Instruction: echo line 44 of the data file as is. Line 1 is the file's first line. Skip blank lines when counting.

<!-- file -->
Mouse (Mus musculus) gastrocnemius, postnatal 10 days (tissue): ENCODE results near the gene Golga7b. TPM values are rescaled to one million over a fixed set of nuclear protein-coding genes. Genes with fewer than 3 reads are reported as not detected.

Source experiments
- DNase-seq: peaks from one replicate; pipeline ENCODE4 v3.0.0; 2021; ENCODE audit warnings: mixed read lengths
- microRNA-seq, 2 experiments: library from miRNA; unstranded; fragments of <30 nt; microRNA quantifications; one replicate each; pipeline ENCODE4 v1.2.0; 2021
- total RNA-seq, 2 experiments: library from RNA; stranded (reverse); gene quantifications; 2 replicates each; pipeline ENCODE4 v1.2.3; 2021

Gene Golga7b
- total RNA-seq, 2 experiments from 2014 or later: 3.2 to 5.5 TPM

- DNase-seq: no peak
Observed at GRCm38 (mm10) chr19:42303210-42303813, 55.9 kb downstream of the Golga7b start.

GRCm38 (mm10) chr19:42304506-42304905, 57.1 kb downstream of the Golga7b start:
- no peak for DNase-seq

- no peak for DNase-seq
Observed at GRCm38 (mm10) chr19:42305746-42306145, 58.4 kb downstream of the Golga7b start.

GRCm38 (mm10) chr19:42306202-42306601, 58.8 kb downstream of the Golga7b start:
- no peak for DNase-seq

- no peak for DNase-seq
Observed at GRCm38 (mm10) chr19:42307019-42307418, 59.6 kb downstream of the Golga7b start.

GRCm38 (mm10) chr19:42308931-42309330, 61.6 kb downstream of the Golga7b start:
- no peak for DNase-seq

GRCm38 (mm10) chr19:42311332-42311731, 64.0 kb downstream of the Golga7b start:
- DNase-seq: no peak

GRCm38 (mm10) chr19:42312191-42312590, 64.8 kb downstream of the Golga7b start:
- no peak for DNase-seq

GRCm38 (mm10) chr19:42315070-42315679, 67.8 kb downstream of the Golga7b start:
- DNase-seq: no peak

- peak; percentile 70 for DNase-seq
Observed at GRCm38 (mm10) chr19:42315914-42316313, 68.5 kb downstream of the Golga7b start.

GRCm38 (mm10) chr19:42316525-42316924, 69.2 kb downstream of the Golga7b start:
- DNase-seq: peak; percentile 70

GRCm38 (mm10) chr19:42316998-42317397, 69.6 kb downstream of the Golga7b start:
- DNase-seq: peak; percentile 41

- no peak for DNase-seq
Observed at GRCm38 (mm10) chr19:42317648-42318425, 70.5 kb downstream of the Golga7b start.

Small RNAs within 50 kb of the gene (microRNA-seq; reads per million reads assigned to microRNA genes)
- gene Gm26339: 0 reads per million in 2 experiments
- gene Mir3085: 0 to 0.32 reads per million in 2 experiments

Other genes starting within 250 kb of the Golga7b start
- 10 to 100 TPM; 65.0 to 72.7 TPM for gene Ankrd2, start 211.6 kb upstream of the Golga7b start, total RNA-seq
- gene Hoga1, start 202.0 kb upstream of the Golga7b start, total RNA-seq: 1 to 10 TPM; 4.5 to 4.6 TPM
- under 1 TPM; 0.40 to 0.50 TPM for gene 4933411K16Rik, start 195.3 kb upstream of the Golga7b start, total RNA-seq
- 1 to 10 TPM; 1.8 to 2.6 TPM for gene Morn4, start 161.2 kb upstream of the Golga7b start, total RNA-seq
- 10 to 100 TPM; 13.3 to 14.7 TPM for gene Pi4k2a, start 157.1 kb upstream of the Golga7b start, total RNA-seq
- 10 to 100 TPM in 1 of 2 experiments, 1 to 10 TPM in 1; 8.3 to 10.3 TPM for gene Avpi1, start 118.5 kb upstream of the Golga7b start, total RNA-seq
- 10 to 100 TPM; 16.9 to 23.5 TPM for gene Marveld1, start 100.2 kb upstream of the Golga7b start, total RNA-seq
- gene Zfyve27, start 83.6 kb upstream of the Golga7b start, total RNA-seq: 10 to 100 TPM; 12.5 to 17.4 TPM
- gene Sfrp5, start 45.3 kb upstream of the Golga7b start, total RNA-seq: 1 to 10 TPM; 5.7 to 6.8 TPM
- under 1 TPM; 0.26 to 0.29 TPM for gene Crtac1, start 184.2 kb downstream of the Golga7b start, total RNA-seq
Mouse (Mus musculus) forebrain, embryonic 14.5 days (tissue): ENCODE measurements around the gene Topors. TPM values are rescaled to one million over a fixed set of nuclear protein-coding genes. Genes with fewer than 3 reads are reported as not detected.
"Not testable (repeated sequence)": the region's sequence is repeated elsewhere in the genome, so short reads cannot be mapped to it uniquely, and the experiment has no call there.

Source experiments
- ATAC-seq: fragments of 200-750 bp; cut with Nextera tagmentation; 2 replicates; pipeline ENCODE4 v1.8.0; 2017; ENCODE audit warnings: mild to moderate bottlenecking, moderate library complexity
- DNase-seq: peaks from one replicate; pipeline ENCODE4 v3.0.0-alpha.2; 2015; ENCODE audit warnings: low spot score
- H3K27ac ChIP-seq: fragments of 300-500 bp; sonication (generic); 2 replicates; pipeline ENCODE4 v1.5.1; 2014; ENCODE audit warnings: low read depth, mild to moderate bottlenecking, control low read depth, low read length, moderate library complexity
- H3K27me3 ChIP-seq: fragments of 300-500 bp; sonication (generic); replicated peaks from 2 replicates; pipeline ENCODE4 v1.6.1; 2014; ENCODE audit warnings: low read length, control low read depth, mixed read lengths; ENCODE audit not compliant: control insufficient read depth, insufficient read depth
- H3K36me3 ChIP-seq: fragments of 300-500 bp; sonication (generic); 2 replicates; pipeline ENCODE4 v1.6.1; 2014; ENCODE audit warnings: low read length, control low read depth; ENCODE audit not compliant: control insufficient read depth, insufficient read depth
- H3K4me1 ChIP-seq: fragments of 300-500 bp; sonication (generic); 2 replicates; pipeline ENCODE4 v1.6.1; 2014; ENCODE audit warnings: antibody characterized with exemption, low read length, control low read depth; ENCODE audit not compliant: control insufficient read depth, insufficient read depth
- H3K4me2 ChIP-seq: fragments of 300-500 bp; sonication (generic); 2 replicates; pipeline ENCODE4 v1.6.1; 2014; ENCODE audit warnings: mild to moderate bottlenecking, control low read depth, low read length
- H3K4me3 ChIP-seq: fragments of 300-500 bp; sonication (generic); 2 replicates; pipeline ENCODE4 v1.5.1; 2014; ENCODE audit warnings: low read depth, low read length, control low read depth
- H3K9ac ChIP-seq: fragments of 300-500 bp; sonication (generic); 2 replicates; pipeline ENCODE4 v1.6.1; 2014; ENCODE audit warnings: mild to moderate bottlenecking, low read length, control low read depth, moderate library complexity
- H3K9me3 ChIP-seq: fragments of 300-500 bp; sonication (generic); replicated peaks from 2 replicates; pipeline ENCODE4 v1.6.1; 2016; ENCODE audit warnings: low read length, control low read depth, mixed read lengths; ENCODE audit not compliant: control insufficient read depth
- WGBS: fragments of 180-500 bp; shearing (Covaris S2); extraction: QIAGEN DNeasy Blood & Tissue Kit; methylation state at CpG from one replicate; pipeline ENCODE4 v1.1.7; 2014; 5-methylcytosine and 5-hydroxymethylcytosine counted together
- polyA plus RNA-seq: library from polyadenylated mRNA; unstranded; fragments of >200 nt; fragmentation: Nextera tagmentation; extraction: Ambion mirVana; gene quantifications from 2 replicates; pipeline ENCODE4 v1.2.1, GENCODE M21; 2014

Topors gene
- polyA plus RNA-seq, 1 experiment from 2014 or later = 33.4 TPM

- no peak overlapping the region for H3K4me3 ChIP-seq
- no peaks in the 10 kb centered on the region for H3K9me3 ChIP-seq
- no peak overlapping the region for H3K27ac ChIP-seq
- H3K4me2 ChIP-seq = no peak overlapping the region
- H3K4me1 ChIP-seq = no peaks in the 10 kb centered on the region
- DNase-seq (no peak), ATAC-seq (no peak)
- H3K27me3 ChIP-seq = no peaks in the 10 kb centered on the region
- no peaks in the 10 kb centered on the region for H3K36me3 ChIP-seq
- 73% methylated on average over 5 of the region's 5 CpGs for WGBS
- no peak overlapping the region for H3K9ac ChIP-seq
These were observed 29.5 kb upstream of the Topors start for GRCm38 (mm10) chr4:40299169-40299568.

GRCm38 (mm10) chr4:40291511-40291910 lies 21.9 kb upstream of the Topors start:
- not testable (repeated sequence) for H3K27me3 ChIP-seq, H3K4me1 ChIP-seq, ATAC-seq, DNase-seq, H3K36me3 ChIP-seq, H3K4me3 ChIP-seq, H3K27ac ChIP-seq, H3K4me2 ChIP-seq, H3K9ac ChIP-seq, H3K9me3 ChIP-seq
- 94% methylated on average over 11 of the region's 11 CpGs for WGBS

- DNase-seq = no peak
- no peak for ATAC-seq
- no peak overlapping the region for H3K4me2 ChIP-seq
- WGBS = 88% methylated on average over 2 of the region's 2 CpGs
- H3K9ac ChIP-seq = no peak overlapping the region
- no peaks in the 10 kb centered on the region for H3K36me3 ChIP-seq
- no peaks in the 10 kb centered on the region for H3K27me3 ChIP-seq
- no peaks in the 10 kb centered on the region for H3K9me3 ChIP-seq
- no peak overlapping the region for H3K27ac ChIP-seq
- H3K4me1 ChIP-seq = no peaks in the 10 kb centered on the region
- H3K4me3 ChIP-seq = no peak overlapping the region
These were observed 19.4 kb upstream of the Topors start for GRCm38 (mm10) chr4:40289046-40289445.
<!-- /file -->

- 10 to 100 TPM; 16.9 to 23.5 TPM for gene Marveld1, start 100.2 kb upstream of the Golga7b start, total RNA-seq